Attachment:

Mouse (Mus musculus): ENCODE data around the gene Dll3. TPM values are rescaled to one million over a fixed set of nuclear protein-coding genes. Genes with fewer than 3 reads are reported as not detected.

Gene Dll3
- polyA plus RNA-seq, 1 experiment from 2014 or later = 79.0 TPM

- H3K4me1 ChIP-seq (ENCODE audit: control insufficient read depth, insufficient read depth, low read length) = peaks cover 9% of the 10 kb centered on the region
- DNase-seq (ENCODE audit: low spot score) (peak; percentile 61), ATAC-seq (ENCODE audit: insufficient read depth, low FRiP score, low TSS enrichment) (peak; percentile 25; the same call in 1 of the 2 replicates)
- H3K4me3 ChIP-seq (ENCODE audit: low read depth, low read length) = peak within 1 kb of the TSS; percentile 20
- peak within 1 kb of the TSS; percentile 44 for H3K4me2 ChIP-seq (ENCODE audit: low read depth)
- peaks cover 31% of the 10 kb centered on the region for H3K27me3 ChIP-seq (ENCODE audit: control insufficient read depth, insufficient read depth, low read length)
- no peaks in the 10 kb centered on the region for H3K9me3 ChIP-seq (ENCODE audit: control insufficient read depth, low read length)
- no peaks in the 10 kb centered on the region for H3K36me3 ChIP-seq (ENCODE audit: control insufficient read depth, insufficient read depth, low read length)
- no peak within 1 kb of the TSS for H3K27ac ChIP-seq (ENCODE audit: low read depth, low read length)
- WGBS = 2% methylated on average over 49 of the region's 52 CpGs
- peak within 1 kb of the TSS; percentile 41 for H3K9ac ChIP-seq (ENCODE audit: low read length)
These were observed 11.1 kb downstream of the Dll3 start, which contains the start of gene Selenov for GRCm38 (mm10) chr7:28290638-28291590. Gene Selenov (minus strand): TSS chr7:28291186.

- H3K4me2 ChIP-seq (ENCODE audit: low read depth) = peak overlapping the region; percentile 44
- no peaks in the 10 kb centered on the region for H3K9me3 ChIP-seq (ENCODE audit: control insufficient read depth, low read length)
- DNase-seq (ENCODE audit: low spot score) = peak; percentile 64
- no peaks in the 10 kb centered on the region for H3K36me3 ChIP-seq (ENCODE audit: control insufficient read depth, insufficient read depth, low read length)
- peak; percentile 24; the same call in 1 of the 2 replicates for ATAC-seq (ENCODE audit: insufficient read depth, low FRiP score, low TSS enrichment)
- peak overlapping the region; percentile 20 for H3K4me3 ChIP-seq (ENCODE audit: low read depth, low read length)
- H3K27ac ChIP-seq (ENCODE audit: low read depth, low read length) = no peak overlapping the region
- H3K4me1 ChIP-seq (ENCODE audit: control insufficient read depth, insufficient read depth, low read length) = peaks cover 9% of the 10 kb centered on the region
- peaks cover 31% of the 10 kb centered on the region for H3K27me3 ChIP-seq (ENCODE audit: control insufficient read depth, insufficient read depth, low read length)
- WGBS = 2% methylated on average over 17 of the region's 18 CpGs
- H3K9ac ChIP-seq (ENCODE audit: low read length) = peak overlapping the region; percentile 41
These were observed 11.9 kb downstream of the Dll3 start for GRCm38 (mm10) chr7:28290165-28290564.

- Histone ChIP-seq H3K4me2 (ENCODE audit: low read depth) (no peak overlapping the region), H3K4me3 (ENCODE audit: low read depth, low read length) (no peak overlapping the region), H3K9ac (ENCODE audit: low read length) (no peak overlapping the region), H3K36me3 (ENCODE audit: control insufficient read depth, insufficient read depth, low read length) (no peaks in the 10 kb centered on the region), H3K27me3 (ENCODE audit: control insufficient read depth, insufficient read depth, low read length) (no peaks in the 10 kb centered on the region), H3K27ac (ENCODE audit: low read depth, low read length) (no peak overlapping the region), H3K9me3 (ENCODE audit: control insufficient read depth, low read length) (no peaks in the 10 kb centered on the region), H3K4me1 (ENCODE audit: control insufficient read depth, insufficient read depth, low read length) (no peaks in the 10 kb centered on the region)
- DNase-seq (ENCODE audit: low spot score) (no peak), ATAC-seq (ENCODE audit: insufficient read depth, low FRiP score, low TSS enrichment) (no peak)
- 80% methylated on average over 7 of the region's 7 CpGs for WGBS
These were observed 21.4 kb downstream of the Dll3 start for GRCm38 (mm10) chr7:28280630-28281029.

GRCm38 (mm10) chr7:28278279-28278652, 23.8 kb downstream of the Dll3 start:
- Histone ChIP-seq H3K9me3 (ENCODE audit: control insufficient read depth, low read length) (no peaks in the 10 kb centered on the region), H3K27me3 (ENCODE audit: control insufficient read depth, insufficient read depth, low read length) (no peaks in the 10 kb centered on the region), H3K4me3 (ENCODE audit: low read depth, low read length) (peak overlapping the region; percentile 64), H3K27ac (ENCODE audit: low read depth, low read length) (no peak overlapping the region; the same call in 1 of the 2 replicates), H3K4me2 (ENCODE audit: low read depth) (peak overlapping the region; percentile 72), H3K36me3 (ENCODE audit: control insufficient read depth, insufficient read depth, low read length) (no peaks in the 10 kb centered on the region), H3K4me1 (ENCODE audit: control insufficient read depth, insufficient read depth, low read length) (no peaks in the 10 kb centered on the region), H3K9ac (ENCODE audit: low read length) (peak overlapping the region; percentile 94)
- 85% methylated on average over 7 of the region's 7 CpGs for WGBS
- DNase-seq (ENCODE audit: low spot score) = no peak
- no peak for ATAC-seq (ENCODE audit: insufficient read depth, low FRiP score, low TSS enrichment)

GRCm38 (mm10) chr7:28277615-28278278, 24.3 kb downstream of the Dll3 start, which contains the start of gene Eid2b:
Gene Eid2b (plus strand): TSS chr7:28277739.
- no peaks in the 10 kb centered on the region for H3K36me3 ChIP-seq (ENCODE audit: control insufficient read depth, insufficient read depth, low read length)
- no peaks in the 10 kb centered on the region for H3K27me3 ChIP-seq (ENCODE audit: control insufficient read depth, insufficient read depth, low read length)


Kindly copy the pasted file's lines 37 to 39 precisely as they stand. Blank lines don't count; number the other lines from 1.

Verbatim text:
Gene Eid2b (plus strand): TSS chr7:28277739.
- no peaks in the 10 kb centered on the region for H3K36me3 ChIP-seq (ENCODE audit: control insufficient read depth, insufficient read depth, low read length)
- no peaks in the 10 kb centered on the region for H3K27me3 ChIP-seq (ENCODE audit: control insufficient read depth, insufficient read depth, low read length)